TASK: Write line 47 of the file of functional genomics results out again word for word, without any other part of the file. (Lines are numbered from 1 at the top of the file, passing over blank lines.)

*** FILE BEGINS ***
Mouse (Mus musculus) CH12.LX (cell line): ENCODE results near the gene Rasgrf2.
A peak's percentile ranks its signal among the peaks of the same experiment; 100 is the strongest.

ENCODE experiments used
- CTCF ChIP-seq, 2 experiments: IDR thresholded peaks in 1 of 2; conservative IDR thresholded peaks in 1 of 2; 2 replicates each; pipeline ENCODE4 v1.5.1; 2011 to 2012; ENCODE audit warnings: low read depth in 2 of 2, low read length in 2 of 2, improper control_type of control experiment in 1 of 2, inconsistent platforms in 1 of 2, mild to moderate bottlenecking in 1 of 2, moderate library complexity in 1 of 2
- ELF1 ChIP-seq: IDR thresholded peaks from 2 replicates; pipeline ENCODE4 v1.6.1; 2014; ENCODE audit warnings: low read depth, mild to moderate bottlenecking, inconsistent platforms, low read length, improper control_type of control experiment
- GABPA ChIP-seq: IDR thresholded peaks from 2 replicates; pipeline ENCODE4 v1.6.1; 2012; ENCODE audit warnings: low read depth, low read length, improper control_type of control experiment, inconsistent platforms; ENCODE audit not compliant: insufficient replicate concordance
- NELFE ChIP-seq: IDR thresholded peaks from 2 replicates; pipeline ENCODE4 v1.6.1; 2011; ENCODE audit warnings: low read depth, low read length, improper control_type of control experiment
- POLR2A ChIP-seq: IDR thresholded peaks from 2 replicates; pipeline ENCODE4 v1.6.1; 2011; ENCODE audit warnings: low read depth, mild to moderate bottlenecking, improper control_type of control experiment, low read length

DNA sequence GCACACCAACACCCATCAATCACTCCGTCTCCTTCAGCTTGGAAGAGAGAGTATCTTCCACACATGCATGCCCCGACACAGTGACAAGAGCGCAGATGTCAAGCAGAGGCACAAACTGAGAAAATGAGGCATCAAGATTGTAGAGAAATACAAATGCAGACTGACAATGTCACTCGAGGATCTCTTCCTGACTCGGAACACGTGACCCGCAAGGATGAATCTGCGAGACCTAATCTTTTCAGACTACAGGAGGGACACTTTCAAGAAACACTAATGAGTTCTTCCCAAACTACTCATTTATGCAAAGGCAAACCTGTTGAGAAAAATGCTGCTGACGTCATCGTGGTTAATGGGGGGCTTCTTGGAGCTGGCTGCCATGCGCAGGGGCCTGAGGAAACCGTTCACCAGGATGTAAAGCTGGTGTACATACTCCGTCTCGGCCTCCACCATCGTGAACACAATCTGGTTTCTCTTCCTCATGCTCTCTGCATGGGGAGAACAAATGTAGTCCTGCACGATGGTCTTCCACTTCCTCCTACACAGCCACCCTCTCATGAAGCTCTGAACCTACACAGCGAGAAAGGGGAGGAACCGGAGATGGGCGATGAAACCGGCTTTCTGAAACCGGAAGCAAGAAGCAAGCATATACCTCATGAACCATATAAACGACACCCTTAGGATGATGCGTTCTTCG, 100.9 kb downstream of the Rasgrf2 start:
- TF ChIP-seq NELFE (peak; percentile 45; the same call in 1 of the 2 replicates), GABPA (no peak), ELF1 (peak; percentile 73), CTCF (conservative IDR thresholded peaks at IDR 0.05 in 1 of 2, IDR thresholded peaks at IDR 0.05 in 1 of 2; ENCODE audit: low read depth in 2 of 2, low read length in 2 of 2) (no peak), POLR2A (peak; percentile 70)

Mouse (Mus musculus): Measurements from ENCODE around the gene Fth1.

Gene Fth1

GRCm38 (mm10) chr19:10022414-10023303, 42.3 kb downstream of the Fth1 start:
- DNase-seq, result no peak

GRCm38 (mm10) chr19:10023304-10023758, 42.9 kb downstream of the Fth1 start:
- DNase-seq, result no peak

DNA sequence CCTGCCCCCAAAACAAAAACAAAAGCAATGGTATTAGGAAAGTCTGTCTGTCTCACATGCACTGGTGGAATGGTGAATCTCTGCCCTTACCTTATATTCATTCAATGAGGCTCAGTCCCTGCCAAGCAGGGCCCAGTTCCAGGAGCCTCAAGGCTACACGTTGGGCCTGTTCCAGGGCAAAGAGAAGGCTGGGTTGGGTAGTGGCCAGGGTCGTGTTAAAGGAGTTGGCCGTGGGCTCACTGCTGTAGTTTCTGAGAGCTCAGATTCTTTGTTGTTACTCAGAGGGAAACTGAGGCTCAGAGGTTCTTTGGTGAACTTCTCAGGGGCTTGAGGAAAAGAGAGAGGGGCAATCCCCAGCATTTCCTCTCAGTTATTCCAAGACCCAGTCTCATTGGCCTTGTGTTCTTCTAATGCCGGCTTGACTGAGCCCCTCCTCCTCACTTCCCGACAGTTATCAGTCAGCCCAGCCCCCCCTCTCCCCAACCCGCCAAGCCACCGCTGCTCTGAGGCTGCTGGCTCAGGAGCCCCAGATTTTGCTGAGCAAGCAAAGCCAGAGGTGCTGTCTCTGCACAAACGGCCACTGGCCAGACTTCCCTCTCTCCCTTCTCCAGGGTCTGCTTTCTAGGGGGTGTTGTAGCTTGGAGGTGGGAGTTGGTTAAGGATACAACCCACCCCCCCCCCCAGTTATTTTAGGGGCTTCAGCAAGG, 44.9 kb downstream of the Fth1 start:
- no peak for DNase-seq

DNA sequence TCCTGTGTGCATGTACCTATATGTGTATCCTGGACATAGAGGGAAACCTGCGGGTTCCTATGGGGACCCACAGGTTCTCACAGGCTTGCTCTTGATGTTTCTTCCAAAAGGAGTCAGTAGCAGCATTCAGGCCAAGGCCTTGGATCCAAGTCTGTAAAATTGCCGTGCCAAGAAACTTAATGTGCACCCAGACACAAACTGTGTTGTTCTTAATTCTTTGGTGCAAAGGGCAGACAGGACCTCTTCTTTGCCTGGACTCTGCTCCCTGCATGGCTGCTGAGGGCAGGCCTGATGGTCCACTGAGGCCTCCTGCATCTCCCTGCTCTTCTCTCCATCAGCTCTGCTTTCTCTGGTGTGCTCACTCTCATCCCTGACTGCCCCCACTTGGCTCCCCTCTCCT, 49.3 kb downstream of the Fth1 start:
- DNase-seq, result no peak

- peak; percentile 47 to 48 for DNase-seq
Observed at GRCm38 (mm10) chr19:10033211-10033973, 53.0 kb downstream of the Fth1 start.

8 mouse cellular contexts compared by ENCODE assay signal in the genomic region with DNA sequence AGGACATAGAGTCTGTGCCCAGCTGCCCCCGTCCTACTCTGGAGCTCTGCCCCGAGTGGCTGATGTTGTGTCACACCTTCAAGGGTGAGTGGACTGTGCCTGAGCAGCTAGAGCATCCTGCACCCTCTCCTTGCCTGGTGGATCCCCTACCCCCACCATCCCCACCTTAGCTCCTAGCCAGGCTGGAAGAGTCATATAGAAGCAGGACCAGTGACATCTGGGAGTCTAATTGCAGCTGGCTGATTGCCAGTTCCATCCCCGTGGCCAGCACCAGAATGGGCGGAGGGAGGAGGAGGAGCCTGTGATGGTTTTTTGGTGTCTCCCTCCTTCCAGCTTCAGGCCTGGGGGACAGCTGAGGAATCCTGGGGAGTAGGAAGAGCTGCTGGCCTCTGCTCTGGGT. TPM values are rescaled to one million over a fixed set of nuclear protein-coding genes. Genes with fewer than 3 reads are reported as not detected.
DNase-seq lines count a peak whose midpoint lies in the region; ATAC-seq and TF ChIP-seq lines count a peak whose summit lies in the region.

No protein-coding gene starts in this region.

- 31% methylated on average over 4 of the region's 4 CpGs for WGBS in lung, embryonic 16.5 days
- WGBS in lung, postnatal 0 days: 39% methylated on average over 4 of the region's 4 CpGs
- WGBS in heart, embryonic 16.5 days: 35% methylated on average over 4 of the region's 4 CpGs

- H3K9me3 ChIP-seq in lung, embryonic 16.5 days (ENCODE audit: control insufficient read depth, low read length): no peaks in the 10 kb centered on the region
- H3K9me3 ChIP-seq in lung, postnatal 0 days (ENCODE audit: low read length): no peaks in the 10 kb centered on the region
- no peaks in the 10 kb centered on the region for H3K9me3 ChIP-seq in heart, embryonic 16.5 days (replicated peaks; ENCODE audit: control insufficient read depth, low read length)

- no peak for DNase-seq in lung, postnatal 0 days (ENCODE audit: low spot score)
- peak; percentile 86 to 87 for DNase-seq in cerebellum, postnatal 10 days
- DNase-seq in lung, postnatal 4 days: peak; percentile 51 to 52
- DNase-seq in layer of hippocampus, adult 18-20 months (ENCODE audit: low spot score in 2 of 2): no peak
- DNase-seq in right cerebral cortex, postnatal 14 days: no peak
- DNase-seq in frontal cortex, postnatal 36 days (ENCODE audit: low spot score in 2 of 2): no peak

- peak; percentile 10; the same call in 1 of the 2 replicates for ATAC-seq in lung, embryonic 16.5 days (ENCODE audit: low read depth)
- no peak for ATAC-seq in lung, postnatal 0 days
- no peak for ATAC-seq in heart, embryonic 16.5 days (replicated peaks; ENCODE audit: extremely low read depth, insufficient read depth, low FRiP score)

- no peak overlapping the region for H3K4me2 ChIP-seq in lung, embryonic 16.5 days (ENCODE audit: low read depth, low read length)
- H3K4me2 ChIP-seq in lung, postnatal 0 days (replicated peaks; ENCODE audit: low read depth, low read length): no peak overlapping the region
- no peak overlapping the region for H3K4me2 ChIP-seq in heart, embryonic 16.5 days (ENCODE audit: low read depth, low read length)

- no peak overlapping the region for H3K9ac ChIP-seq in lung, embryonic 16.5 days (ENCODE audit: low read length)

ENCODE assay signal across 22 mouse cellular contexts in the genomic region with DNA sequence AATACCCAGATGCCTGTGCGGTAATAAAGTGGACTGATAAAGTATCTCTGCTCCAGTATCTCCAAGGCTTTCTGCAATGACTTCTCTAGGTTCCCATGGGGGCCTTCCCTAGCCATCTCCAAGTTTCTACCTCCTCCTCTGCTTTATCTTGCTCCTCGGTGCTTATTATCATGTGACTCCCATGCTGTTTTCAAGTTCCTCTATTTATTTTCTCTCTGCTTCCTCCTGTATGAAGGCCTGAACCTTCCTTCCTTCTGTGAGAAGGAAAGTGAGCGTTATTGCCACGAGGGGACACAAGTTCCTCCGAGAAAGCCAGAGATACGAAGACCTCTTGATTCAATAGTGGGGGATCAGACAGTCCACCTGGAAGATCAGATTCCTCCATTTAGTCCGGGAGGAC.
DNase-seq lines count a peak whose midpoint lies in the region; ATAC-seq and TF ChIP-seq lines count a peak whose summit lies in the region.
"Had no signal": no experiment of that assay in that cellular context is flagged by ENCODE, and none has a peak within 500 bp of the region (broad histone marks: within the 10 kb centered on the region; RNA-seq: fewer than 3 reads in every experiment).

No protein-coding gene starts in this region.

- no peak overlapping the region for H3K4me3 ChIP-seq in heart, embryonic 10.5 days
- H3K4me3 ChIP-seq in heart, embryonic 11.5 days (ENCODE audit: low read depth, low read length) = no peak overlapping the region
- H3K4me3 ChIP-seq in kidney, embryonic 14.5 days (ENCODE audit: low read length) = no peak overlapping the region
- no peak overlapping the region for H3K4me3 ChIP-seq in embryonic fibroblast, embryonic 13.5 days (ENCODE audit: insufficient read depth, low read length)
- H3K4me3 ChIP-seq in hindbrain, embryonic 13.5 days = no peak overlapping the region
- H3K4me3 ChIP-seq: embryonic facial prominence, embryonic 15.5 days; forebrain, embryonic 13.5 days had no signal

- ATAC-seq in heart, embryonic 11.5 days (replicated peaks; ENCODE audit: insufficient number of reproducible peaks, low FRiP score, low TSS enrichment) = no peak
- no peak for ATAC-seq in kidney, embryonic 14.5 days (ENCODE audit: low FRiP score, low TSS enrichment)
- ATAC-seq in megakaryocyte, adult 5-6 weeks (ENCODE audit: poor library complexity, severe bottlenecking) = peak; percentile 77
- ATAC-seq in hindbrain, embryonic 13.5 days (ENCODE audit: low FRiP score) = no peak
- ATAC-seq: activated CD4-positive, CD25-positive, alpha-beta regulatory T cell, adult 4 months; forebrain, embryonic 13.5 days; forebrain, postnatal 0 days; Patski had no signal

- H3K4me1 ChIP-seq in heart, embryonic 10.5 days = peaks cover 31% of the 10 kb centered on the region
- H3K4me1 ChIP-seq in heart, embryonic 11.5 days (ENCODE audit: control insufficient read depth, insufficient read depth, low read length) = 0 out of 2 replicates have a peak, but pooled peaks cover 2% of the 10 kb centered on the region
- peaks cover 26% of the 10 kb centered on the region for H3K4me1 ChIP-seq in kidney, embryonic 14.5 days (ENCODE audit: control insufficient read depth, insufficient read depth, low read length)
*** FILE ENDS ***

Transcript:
"Had no signal": no experiment of that assay in that cellular context is flagged by ENCODE, and none has a peak within 500 bp of the region (broad histone marks: within the 10 kb centered on the region; RNA-seq: fewer than 3 reads in every experiment).